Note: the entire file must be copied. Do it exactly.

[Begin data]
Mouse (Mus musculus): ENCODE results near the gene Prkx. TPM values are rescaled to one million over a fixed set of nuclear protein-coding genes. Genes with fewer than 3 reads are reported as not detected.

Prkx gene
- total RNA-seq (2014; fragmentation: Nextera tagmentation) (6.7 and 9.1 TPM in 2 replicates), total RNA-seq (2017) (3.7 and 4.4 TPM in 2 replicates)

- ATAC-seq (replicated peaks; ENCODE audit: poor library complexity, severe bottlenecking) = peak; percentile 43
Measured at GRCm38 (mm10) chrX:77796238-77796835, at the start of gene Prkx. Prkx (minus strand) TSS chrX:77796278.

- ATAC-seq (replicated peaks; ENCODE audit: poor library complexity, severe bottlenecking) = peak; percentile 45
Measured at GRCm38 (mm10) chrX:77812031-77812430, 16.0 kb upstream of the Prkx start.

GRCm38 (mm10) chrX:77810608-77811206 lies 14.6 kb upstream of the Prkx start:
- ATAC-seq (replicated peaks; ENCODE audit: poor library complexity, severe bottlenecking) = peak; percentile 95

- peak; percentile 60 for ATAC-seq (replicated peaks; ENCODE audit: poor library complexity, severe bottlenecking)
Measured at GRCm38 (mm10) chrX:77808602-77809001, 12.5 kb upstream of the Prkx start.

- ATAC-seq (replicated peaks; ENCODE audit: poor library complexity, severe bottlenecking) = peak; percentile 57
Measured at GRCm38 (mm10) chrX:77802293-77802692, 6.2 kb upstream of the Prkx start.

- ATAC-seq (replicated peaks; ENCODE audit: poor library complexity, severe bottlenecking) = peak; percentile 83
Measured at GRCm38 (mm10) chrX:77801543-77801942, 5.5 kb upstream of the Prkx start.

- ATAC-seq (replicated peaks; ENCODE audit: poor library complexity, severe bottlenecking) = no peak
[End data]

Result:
Mouse (Mus musculus): ENCODE results near the gene Prkx. TPM values are rescaled to one million over a fixed set of nuclear protein-coding genes. Genes with fewer than 3 reads are reported as not detected.

Prkx gene
- total RNA-seq (2014; fragmentation: Nextera tagmentation) (6.7 and 9.1 TPM in 2 replicates), total RNA-seq (2017) (3.7 and 4.4 TPM in 2 replicates)

- ATAC-seq (replicated peaks; ENCODE audit: poor library complexity, severe bottlenecking) = peak; percentile 43
Measured at GRCm38 (mm10) chrX:77796238-77796835, at the start of gene Prkx. Prkx (minus strand) TSS chrX:77796278.

- ATAC-seq (replicated peaks; ENCODE audit: poor library complexity, severe bottlenecking) = peak; percentile 45
Measured at GRCm38 (mm10) chrX:77812031-77812430, 16.0 kb upstream of the Prkx start.

GRCm38 (mm10) chrX:77810608-77811206 lies 14.6 kb upstream of the Prkx start:
- ATAC-seq (replicated peaks; ENCODE audit: poor library complexity, severe bottlenecking) = peak; percentile 95

- peak; percentile 60 for ATAC-seq (replicated peaks; ENCODE audit: poor library complexity, severe bottlenecking)
Measured at GRCm38 (mm10) chrX:77808602-77809001, 12.5 kb upstream of the Prkx start.

- ATAC-seq (replicated peaks; ENCODE audit: poor library complexity, severe bottlenecking) = peak; percentile 57
Measured at GRCm38 (mm10) chrX:77802293-77802692, 6.2 kb upstream of the Prkx start.

- ATAC-seq (replicated peaks; ENCODE audit: poor library complexity, severe bottlenecking) = peak; percentile 83
Measured at GRCm38 (mm10) chrX:77801543-77801942, 5.5 kb upstream of the Prkx start.

- ATAC-seq (replicated peaks; ENCODE audit: poor library complexity, severe bottlenecking) = no peak